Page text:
James Joyce’s big blue book, Ulysses, ushered in the modernist era and changed the novel for all time. But the genius of Ulysses was also its danger: it omitted absolutely nothing. All of the minutiae of Leopold Bloom’s day, including its unspeakable details, unfold with careful precision in its pages. The New York Society for the Suppression of Vice immediately banned the novel as "obscene, lewd, and lascivious.” Joyce, along with some of the most important publishers and writers of his era, had to fight for years to win the freedom to publish it. The Most Dangerous Book tells the remarkable story surrounding Ulysses, from the first stirrings of Joyce’s inspiration in 1904 to its landmark federal obscenity trial in 1933.   Literary historian Kevin Birmingham follows Joyce’s years as a young writer, his feverish work on his literary masterpiece, and his ardent love affair with Nora Barnacle, the model for Molly Bloom. Joyce and Nora socialized with literary greats like Ezra Pound, Ernest Hemingway, T. S. Eliot and Sylvia Beach. Their support helped Joyce fight an array of anti-vice crusaders while his book was disguised and smuggled, pirated and burned in the United States and Britain. The long struggle for publication added to the growing pressures of Joyce’s deteriorating eyesight, finances and home life.   Salvation finally came from the partnership of Bennett Cerf, the cofounder of Random House, and Morris Ernst, a dogged civil liberties lawyer and founder of the ACLU. With their stewardship, the case ultimately rested on the literary merit of Joyce’s master work. The sixty-year-old judicial practices governing obscenity in the United States were overturned because a federal judge could get inside Molly Bloom’s head.   Birmingham’s archival work brings to light new information about both Joyce and the story surrounding Ulysses. Written for ardent Joyceans as well as novices who want to get to the heart of the greatest novel of the twentieth century, The Most Dangerous Book is a gripping examination of how the world came to say yes to Ulysses.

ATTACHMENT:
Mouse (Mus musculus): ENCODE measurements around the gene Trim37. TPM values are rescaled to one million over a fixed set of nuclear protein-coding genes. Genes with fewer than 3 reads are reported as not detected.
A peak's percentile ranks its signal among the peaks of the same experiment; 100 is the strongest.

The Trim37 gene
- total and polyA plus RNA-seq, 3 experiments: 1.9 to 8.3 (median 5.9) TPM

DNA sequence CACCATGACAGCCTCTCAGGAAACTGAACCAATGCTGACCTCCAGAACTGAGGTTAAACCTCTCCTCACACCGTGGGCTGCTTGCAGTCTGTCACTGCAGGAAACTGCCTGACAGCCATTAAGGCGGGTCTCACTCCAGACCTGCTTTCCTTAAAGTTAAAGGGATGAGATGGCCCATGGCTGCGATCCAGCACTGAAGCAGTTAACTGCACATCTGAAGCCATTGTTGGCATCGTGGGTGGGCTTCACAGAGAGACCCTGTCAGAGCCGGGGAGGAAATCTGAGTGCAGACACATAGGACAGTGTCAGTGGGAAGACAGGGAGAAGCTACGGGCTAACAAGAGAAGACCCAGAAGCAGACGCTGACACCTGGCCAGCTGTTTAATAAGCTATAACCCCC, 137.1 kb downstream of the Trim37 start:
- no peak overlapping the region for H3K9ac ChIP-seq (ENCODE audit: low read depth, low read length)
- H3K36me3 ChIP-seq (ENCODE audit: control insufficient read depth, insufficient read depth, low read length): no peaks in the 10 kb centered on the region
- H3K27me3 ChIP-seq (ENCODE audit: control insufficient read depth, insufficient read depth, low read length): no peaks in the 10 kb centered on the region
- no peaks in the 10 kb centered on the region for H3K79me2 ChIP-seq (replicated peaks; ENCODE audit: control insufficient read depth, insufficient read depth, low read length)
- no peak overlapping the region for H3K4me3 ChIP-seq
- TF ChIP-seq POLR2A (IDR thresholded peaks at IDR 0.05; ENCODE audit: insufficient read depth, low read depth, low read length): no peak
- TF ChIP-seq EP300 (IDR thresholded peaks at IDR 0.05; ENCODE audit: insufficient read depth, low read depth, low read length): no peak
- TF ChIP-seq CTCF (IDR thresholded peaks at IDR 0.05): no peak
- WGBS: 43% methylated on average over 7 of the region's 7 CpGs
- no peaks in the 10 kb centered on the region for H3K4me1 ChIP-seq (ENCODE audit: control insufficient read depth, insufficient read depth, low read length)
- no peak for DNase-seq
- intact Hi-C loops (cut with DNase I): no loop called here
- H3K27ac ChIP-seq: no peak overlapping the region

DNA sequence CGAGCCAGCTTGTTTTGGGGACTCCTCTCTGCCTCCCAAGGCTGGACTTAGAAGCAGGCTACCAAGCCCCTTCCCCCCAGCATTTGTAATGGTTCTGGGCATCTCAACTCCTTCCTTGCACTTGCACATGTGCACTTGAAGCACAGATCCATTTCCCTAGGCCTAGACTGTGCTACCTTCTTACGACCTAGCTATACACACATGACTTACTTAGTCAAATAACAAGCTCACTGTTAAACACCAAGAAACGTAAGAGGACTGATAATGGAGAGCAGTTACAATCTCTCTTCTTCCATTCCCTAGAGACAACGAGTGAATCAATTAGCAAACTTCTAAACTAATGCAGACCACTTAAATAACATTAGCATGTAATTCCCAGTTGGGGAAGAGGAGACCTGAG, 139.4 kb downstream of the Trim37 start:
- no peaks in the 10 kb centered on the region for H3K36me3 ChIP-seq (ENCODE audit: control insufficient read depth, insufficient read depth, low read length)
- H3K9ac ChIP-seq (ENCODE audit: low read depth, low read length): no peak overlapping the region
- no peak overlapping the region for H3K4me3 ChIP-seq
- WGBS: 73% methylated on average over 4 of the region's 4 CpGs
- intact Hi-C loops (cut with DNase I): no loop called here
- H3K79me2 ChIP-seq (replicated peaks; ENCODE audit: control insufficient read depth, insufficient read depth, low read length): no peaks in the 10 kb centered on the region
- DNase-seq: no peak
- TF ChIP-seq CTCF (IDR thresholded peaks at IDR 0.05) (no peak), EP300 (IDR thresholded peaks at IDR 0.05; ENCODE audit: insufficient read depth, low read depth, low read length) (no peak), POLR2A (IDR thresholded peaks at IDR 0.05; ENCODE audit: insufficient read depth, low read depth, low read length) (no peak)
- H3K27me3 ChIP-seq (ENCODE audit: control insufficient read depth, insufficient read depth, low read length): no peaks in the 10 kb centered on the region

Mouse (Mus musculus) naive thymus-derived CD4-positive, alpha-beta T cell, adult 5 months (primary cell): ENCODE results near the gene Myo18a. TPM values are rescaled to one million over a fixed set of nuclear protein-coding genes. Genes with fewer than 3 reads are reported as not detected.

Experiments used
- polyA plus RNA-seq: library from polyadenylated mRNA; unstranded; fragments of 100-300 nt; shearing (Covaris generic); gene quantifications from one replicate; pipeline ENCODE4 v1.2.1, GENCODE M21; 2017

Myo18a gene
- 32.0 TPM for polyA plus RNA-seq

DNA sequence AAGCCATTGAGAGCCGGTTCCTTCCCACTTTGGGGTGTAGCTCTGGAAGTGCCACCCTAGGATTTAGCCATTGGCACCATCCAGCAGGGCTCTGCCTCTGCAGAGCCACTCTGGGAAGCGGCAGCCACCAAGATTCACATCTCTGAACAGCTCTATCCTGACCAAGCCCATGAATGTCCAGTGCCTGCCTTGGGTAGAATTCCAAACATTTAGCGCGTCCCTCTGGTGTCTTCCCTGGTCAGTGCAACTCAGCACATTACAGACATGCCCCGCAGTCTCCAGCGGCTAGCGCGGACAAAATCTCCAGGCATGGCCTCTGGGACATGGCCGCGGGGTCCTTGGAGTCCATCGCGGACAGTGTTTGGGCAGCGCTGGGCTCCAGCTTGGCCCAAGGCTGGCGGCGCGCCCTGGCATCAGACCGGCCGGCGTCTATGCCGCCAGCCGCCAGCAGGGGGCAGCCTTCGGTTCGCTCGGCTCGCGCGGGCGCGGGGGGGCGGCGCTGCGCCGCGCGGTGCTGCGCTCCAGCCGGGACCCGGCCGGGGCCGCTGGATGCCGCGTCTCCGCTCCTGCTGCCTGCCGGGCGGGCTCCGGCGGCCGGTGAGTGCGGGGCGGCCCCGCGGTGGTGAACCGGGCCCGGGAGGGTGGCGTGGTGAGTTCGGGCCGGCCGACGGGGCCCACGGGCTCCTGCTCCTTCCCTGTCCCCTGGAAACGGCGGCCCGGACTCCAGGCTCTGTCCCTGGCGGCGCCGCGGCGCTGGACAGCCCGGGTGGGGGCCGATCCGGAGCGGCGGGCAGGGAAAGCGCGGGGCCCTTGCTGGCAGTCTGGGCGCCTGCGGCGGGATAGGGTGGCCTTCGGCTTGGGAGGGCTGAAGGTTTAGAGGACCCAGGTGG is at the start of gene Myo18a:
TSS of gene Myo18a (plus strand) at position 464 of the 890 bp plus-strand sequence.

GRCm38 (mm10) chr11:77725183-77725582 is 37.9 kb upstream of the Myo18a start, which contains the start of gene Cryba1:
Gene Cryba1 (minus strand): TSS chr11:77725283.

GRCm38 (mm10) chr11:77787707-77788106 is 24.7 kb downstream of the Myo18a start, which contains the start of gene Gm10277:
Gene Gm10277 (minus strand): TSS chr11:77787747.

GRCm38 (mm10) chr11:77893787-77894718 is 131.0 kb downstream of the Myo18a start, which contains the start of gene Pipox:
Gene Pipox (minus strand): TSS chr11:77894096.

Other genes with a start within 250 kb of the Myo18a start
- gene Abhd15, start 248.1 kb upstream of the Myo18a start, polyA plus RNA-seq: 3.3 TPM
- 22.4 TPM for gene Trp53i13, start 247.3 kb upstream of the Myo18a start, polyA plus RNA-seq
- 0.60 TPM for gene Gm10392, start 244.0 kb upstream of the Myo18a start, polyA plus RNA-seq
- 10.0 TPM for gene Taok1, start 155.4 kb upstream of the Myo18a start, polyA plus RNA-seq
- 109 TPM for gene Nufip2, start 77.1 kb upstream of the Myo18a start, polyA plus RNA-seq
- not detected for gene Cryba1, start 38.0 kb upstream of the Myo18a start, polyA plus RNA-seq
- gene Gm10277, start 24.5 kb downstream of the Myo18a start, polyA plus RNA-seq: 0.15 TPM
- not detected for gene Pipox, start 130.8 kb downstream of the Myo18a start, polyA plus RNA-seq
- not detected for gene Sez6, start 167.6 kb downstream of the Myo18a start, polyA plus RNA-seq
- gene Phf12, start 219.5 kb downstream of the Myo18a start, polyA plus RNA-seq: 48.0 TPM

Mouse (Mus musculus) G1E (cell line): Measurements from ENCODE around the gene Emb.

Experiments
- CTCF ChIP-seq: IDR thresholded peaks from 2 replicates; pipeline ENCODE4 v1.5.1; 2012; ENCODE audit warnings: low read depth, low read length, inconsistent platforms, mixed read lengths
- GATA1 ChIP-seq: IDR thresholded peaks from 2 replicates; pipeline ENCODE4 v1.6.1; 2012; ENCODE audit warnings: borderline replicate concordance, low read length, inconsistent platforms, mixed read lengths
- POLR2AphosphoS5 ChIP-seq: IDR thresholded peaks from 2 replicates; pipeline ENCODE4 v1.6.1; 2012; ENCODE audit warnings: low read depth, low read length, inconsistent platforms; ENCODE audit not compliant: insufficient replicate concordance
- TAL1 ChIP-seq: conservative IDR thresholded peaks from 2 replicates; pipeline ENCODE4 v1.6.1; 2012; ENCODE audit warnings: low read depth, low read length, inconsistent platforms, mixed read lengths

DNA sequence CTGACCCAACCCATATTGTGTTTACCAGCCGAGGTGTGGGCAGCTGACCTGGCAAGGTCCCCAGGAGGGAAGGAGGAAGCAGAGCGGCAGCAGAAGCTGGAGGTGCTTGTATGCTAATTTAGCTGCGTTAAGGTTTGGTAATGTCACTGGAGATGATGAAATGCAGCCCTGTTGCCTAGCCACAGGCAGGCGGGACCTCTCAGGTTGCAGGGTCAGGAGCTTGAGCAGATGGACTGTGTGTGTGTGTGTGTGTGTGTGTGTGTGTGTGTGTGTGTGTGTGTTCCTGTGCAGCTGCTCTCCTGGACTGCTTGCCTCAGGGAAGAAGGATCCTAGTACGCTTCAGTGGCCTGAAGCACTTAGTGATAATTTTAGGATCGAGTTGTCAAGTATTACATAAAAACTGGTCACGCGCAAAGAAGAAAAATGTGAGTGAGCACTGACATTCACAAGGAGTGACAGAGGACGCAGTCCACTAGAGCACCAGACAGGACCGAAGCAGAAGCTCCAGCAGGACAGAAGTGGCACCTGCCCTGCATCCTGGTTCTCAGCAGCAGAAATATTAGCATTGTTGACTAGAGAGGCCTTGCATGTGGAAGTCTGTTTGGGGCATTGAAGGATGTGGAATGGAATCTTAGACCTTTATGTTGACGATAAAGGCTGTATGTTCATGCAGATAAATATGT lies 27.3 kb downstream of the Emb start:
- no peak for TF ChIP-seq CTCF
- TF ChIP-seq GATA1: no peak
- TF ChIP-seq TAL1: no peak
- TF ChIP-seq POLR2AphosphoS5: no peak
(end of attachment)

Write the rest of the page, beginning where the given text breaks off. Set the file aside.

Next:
The Books of Jacob

Olga Tokarczuk - 2014
    Before long, he has changed not only his name but his persona; visited by what seem to be ecstatic experiences, Jacob Frank casts a charismatic spell that attracts an increasingly fervent following. In the decade to come, Frank will traverse the Hapsburg and Ottoman empires with throngs of disciples in his thrall as he reinvents himself again and again, converts to Islam and then Catholicism, is pilloried as a heretic and revered as the Messiah, and wreaks havoc on the conventional order, Jewish and Christian alike, with scandalous rumors of his sect's secret rituals and the spread of his increasingly iconoclastic beliefs. The story of Frank--a real historical figure around whom mystery and controversy swirl to this day--is the perfect canvas for the genius and unparalleled reach of Olga Tokarczuk. Narrated through the perspectives of his contemporaries--those who revere him, those who revile him, the friend who betrays him, the lone woman who sees him for what he is--The Books of Jacob captures a world on the cusp of precipitous change, searching for certainty and longing for transcendence.

The Plover

Brian Doyle - 2014
    He sets course west into the Pacific in search of solitude. Instead, he finds a crew, each in search of something themselves, and what at first seems a lonely sea voyage becomes a rapturous, heartfelt celebration of life’s surprising paths, planned and unplanned.

The Book Thief / I Am the Messenger

Markus Zusak - 2014
    . . . the kind of book that can be life-changing.” I Am the Messenger is a cryptic journey filled with laughter, fists, and love, which School Library Journal called “unpretentious, well conceived, and appropriately raw” in a starred review. Markus Zusak is the recipient of the Margaret A. Edwards Award for his significant and lasting contribution to writing for teens, and together, these two stories form an extraordinary collection to showcase the intensity and heart inherent in his storytelling.

Tales of Fosterganj

Ruskin Bond - 2014
    New novel by one of Indias most beloved storytellers.Set in a fictional suburb on the outskirts of Mussourie, which he has made famous with his near legendary stories.Vintage Ruskin Bond that is bound to delight his readers with his understated humour, wit and effortless storytelling.

What Alice Forgot: by Liane Moriarty | Summary & Analysis

Book*Sense - 2014